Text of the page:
What happened

Shares of Baker Hughes (NYSE:BHGE) rose sharply in September, ending the month up 6.5%. That's after the recently minted subsidiary of General Electric (NYSE:GE) benefited from rising oil prices, which implies that better days lie ahead for the oil-field service company. That renewed optimism helped offset a lukewarm reception from the analyst community.

So what

The U.S. oil price benchmark, WTI, catapulted 7.7% last month to close at $51.67 per barrel. That pushed crude into bull market territory, capping a more than 20% comeback from its bottom in June, fueled by accelerating oil demand and tepid supply growth after shale drillers tapped on the brakes. The rally suggests that drillers won't need to cut much deeper into their drilling budgets, which should enable Baker Hughes and rivals Schlumberger (NYSE:SLB) and Halliburton (NYSE:HAL) to continue pushing through price increases and boost profitability.

An oil field at sunset.

Image source: Getty Images.

Despite the improvement in oil prices last month, though, analysts weren't yet sure what to make of the company created by merging GE's oil and gas business with Baker Hughes. Evercore ISI, on the one hand, thought that two recent contract wins suggested that the GE/Baker Hughes tie-up had created a fully integrated behemoth that could compete and win against Schlumberger and Halliburton.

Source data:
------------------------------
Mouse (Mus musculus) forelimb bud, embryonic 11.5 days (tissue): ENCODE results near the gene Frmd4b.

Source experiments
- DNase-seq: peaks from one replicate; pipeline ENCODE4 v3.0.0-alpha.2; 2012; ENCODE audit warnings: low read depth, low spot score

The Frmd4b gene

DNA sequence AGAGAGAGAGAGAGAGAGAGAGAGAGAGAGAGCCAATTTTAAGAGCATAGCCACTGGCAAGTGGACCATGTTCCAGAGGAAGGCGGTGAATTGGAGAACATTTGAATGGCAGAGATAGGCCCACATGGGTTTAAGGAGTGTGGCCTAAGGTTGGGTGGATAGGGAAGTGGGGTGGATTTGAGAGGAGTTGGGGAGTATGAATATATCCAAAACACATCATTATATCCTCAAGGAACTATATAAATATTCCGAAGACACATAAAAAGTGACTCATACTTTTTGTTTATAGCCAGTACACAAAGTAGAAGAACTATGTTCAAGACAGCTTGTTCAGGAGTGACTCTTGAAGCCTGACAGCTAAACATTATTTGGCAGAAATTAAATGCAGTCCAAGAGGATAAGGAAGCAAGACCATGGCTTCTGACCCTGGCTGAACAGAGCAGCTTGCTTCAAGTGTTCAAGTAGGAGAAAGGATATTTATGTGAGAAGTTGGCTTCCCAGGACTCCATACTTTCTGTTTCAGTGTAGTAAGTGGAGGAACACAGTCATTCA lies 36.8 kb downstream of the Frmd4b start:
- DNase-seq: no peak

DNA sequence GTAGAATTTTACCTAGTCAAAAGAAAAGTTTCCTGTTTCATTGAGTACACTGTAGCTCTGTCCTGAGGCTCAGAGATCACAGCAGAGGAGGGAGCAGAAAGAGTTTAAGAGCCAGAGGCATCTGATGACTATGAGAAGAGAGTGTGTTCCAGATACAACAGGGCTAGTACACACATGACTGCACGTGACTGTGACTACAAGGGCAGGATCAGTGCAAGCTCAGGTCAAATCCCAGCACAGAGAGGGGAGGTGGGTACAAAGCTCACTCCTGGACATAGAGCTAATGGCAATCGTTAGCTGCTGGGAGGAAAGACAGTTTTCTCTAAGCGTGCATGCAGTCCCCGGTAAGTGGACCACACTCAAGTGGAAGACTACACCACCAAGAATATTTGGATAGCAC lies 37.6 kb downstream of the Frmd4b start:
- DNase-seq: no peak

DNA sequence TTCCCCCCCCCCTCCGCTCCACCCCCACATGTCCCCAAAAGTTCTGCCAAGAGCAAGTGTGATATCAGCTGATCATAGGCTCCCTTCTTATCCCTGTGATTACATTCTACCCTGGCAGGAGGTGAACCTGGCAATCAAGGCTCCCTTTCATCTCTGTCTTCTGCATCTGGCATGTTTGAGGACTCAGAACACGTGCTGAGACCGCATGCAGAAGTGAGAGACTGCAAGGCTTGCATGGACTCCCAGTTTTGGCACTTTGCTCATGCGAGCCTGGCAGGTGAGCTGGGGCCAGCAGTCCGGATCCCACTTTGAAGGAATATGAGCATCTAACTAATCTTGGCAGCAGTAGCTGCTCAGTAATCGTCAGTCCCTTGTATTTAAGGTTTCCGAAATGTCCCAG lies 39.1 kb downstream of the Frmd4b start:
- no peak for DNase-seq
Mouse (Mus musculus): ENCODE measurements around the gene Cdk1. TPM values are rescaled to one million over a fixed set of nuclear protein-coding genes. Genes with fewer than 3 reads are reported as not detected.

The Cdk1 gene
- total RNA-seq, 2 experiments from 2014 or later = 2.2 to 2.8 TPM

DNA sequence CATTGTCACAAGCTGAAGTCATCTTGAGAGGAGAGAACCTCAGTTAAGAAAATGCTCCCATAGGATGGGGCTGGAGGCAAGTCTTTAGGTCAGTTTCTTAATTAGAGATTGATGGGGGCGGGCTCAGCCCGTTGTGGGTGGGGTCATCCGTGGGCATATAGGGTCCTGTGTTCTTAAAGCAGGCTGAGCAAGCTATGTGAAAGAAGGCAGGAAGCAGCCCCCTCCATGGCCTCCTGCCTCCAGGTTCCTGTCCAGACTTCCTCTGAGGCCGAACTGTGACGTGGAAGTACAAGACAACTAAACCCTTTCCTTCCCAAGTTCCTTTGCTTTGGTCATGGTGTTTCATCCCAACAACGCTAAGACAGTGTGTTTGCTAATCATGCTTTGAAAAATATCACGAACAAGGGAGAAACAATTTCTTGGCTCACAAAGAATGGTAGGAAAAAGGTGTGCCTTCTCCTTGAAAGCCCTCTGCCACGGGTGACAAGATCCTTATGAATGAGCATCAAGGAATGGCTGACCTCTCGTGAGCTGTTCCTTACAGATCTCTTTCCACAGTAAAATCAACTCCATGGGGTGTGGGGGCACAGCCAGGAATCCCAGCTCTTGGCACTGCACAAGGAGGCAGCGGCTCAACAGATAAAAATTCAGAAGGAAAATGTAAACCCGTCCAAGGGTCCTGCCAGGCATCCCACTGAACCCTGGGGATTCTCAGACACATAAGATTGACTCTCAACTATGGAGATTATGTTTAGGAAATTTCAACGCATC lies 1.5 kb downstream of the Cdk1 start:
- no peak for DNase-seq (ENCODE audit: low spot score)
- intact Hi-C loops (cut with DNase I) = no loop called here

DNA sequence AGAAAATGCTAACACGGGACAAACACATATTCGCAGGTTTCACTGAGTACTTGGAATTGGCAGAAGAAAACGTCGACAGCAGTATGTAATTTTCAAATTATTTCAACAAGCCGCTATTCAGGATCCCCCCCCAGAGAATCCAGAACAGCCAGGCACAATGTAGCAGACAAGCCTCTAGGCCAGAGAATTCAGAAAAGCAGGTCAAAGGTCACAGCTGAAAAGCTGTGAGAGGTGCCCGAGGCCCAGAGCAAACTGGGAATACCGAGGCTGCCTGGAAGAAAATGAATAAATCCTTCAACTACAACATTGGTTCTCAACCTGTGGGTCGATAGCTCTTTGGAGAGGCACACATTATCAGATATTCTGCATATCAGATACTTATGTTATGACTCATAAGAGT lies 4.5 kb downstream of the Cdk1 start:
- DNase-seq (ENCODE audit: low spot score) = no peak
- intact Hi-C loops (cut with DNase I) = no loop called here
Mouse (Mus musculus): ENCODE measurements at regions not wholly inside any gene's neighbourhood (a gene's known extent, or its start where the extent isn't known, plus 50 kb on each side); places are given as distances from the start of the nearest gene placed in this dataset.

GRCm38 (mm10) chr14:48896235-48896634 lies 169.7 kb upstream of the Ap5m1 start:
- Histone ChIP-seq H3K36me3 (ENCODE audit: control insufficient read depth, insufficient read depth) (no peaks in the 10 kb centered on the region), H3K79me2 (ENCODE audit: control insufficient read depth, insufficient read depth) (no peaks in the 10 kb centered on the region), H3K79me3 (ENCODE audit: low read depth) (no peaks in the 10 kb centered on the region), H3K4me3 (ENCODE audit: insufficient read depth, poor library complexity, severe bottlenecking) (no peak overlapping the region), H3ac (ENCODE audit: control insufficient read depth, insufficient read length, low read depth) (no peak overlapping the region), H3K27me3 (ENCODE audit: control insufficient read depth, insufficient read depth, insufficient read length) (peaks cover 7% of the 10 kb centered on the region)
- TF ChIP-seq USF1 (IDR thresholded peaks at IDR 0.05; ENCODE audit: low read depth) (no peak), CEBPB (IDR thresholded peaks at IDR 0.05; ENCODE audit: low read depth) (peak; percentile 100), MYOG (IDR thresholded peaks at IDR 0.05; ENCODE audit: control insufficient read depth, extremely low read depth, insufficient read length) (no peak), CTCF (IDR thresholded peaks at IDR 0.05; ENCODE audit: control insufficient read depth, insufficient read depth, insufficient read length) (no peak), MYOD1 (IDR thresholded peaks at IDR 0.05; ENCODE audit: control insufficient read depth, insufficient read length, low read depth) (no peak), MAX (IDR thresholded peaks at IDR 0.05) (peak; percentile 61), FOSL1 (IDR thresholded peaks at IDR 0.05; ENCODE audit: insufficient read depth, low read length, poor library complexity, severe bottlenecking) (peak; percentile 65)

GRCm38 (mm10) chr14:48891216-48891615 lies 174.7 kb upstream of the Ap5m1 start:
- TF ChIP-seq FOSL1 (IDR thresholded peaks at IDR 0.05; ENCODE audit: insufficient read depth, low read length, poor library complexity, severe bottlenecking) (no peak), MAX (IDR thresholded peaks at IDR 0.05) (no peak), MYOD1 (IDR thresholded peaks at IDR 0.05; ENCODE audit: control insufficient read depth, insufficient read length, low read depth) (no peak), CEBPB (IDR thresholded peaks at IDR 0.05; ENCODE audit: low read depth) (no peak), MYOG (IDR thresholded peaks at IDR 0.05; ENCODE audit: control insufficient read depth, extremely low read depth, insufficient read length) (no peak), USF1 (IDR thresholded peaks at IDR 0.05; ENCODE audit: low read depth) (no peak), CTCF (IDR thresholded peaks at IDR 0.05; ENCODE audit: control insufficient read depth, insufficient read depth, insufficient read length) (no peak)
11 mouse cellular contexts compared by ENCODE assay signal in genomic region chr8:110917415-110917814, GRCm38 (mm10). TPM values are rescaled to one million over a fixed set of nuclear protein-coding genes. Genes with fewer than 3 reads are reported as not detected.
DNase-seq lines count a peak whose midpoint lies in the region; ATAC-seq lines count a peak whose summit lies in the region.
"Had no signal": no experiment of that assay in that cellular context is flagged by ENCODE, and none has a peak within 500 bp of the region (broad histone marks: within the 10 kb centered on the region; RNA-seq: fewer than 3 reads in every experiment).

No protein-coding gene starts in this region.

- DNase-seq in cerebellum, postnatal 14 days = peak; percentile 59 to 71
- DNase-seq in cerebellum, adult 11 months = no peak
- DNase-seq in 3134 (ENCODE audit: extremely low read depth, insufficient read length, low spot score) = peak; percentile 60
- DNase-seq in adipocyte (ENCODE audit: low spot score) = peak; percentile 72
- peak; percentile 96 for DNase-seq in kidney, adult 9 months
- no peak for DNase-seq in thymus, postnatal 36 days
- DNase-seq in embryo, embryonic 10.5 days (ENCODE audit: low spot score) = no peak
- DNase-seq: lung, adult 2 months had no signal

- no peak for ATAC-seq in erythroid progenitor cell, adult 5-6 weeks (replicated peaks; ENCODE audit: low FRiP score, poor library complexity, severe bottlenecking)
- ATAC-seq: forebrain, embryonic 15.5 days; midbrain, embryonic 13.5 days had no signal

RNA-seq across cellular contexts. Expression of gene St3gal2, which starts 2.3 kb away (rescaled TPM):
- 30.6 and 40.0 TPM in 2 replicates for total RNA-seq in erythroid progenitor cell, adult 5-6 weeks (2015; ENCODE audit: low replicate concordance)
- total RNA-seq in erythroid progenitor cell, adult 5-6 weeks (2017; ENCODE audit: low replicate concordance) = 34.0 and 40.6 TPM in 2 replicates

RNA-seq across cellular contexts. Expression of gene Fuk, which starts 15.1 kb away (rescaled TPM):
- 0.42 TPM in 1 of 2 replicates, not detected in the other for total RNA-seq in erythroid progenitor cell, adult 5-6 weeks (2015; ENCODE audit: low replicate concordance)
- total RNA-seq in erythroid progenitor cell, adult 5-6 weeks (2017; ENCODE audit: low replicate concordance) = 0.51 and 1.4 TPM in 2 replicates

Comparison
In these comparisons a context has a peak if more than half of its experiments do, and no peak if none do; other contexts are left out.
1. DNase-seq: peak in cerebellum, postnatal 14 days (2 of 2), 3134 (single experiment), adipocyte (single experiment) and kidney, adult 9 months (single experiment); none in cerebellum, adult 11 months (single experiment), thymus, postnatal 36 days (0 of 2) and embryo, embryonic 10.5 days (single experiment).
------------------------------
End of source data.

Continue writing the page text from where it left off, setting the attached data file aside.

That said, others like FBR said that the new Baker Hughes was in "show-me" mode for the next couple of quarters while it proved that it could capture the anticipated deal synergies. Meanwhile, BofA Merrill Lynch initiated the stock with an underperform rating and a $36 price target. One of the drivers of that downbeat view is valuation. The bank believes that Baker Hughes should trade at a discount to Schlumberger given that the oil services giant has a proven ability to deliver higher margins and that it should sell for a multiple more in line with Halliburton since it has a stronger balance sheet but a weaker North American market position.

Now what

While Baker Hughes' stock rose last month, it could just be getting started. That's because uncertainty about the direction of industry activity levels and its recent tie-up with GE are still weighing on the market's view of the company. However, as oil continues to stabilize and the GE deal synergies materialize, it should enable investors to see the earnings power of the combined company in an improving market environment, which could send the stock skyward in the coming years.

Matthew DiLallo has the following options: short January 2018 $24 puts on General Electric. The Motley Fool has no position in any of the stocks mentioned. The Motley Fool has a disclosure policy.